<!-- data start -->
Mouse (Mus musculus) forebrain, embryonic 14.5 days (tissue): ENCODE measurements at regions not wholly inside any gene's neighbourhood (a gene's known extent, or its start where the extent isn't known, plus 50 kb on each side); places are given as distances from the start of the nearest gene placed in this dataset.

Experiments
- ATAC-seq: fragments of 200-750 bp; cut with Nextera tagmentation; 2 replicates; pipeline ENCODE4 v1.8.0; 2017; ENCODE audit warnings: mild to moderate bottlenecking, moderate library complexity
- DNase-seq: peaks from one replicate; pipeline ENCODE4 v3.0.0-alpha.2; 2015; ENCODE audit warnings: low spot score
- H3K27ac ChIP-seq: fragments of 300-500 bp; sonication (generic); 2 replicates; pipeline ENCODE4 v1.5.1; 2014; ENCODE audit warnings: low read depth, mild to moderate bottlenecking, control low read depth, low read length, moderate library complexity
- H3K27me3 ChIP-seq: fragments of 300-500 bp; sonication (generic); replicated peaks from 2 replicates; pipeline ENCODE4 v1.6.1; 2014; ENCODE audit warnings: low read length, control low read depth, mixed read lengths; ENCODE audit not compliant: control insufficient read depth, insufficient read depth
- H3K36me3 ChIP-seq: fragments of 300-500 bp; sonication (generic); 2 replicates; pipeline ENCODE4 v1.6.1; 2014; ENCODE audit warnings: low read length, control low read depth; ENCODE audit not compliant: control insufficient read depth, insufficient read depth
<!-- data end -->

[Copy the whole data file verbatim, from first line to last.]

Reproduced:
Mouse (Mus musculus) forebrain, embryonic 14.5 days (tissue): ENCODE measurements at regions not wholly inside any gene's neighbourhood (a gene's known extent, or its start where the extent isn't known, plus 50 kb on each side); places are given as distances from the start of the nearest gene placed in this dataset.

Experiments
- ATAC-seq: fragments of 200-750 bp; cut with Nextera tagmentation; 2 replicates; pipeline ENCODE4 v1.8.0; 2017; ENCODE audit warnings: mild to moderate bottlenecking, moderate library complexity
- DNase-seq: peaks from one replicate; pipeline ENCODE4 v3.0.0-alpha.2; 2015; ENCODE audit warnings: low spot score
- H3K27ac ChIP-seq: fragments of 300-500 bp; sonication (generic); 2 replicates; pipeline ENCODE4 v1.5.1; 2014; ENCODE audit warnings: low read depth, mild to moderate bottlenecking, control low read depth, low read length, moderate library complexity
- H3K27me3 ChIP-seq: fragments of 300-500 bp; sonication (generic); replicated peaks from 2 replicates; pipeline ENCODE4 v1.6.1; 2014; ENCODE audit warnings: low read length, control low read depth, mixed read lengths; ENCODE audit not compliant: control insufficient read depth, insufficient read depth
- H3K36me3 ChIP-seq: fragments of 300-500 bp; sonication (generic); 2 replicates; pipeline ENCODE4 v1.6.1; 2014; ENCODE audit warnings: low read length, control low read depth; ENCODE audit not compliant: control insufficient read depth, insufficient read depth